I also look to Stephon Marbury and his Starbury line, with it’s acknowledgement of the oppressive sneaker culture as a sign that these ideas are diffusing into the NBA, though at a slow rate. We just need it all to come together and the athletes to move away from the market driven expectations that they will develop their brand in a certain way and instead focus on lifting up the communities they may come from.

    These ability of these men to influence American popular culture is not limited to socioeconomic influence, but extends to realms of sexual health and gender identity. Imagine the influence on societal standards of gender expression if LeBron and Co., who are beacons and standards of the masculinity came out and said they were in support of same-sex marriage (as we have seen with some players in the NFL this past year), or developed a campaign to combat rape culture and promote condom use.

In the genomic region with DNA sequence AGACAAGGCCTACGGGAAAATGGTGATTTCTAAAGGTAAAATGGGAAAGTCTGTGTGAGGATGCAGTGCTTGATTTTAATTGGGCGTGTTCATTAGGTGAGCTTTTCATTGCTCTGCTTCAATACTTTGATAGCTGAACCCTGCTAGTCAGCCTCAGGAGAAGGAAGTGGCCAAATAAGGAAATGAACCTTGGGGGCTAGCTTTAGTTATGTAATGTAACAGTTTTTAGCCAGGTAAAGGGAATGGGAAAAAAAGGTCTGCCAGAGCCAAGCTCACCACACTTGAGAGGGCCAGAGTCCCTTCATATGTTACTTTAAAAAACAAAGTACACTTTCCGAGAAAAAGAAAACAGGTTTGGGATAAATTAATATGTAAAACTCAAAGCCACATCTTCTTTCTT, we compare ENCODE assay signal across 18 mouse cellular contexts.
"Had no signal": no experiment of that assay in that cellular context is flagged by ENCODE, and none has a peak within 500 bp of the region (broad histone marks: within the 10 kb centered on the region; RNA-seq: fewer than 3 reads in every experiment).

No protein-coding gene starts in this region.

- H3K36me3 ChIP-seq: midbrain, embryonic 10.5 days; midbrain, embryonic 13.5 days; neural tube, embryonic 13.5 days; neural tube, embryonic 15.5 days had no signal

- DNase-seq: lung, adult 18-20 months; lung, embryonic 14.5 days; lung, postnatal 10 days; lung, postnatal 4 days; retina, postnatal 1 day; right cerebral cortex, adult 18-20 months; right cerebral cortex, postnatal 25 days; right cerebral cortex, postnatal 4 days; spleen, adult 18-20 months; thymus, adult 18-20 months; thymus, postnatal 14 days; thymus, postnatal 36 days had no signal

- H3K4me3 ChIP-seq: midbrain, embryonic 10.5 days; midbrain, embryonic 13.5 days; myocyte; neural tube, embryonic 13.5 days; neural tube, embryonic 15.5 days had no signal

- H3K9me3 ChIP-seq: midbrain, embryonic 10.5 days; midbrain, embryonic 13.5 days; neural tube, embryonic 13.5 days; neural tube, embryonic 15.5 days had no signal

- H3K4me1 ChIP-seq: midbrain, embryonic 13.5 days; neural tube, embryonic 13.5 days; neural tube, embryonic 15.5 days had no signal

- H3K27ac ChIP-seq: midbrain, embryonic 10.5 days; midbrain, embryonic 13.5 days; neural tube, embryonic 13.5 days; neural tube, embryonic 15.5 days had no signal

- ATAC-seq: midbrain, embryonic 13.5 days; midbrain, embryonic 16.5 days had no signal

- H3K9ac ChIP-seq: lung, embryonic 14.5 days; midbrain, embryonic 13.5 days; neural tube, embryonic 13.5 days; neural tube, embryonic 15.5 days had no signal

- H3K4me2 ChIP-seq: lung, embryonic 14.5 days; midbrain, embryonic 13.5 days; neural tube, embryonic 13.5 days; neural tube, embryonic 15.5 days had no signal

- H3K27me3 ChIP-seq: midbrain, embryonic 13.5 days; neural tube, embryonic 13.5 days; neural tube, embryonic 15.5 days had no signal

And I exclaim, “Think of the kids!”

    For many boys and young men these athletes are among their primary male role models.

  5. Devyn says:

    Honestly and unfortunately I think the only way it would be possible is if the kids weren’t being bombarded with the endorsements. If they saw the players in practice, in the gym, in class – they would emulate those things. But they don’t. They see them in commercials, in the game and on the red carpet. If only there was money in the former.

    It’s really too bad too because professional athletes work so hard but you see a lot of laziness in youth sports. I sometimes wonder if kids think the lineup and kicks = game. But they do what they see regardless of what’s going on behind the scenes. Which leaves the hard work to parents and mentors. Leading by example. Demanding real effort. Finding those things that they can put their kids in front of that are truly inspiring. Films like More Than A Game, books about athletes come ups etc.

    And then I guess we just wait and see who’s influence was stronger.